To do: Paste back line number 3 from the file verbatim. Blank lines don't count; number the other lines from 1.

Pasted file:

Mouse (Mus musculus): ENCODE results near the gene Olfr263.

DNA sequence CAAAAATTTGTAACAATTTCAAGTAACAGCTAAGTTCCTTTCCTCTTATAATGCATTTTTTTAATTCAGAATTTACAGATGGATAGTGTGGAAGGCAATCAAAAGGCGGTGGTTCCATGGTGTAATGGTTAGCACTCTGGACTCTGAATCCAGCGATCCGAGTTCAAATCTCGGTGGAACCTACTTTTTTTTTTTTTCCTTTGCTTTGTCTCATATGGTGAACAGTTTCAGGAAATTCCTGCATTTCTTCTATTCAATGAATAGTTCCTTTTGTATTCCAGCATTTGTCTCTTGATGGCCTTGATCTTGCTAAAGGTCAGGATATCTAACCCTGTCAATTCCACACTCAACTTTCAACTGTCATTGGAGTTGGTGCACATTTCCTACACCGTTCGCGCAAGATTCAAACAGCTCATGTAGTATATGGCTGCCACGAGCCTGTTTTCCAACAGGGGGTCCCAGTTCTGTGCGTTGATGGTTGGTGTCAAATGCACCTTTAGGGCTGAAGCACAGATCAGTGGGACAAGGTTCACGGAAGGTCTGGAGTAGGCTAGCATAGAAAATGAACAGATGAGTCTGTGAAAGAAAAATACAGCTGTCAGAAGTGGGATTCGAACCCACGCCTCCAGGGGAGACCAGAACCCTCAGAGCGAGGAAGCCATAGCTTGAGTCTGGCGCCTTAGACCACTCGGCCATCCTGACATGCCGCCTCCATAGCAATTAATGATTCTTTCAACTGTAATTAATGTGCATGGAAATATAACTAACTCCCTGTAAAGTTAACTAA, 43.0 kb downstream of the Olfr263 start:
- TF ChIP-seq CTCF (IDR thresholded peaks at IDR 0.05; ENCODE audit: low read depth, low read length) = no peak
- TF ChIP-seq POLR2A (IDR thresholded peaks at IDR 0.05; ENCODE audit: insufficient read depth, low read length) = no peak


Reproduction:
- TF ChIP-seq CTCF (IDR thresholded peaks at IDR 0.05; ENCODE audit: low read depth, low read length) = no peak